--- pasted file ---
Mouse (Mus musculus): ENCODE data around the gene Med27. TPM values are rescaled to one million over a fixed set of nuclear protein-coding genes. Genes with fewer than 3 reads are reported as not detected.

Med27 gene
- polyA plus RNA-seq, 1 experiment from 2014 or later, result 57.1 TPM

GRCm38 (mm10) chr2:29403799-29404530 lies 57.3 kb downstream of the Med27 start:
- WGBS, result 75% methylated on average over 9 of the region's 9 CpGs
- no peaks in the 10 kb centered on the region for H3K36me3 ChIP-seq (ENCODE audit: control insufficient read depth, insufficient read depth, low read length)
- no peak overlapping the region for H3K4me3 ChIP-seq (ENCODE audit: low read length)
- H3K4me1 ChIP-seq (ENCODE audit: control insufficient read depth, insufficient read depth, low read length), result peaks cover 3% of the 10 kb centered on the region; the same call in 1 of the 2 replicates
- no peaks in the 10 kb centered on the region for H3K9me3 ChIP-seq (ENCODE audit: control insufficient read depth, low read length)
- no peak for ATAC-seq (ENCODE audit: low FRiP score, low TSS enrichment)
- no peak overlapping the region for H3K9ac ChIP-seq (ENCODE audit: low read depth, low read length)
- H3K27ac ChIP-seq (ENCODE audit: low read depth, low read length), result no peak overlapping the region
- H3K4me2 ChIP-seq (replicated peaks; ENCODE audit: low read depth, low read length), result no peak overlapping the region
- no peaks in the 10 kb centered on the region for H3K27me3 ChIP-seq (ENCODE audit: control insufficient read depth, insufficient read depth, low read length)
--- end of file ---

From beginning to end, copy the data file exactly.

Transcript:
Mouse (Mus musculus): ENCODE data around the gene Med27. TPM values are rescaled to one million over a fixed set of nuclear protein-coding genes. Genes with fewer than 3 reads are reported as not detected.

Med27 gene
- polyA plus RNA-seq, 1 experiment from 2014 or later, result 57.1 TPM

GRCm38 (mm10) chr2:29403799-29404530 lies 57.3 kb downstream of the Med27 start:
- WGBS, result 75% methylated on average over 9 of the region's 9 CpGs
- no peaks in the 10 kb centered on the region for H3K36me3 ChIP-seq (ENCODE audit: control insufficient read depth, insufficient read depth, low read length)
- no peak overlapping the region for H3K4me3 ChIP-seq (ENCODE audit: low read length)
- H3K4me1 ChIP-seq (ENCODE audit: control insufficient read depth, insufficient read depth, low read length), result peaks cover 3% of the 10 kb centered on the region; the same call in 1 of the 2 replicates
- no peaks in the 10 kb centered on the region for H3K9me3 ChIP-seq (ENCODE audit: control insufficient read depth, low read length)
- no peak for ATAC-seq (ENCODE audit: low FRiP score, low TSS enrichment)
- no peak overlapping the region for H3K9ac ChIP-seq (ENCODE audit: low read depth, low read length)
- H3K27ac ChIP-seq (ENCODE audit: low read depth, low read length), result no peak overlapping the region
- H3K4me2 ChIP-seq (replicated peaks; ENCODE audit: low read depth, low read length), result no peak overlapping the region
- no peaks in the 10 kb centered on the region for H3K27me3 ChIP-seq (ENCODE audit: control insufficient read depth, insufficient read depth, low read length)